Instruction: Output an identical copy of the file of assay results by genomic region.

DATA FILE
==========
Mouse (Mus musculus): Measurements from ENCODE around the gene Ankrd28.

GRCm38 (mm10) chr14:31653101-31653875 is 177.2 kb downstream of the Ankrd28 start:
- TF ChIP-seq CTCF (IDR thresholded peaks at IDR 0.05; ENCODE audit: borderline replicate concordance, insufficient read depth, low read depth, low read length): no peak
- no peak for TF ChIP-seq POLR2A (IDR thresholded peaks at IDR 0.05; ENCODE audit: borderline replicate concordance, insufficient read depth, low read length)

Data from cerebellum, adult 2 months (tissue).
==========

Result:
Mouse (Mus musculus): Measurements from ENCODE around the gene Ankrd28.

GRCm38 (mm10) chr14:31653101-31653875 is 177.2 kb downstream of the Ankrd28 start:
- TF ChIP-seq CTCF (IDR thresholded peaks at IDR 0.05; ENCODE audit: borderline replicate concordance, insufficient read depth, low read depth, low read length): no peak
- no peak for TF ChIP-seq POLR2A (IDR thresholded peaks at IDR 0.05; ENCODE audit: borderline replicate concordance, insufficient read depth, low read length)

Data from cerebellum, adult 2 months (tissue).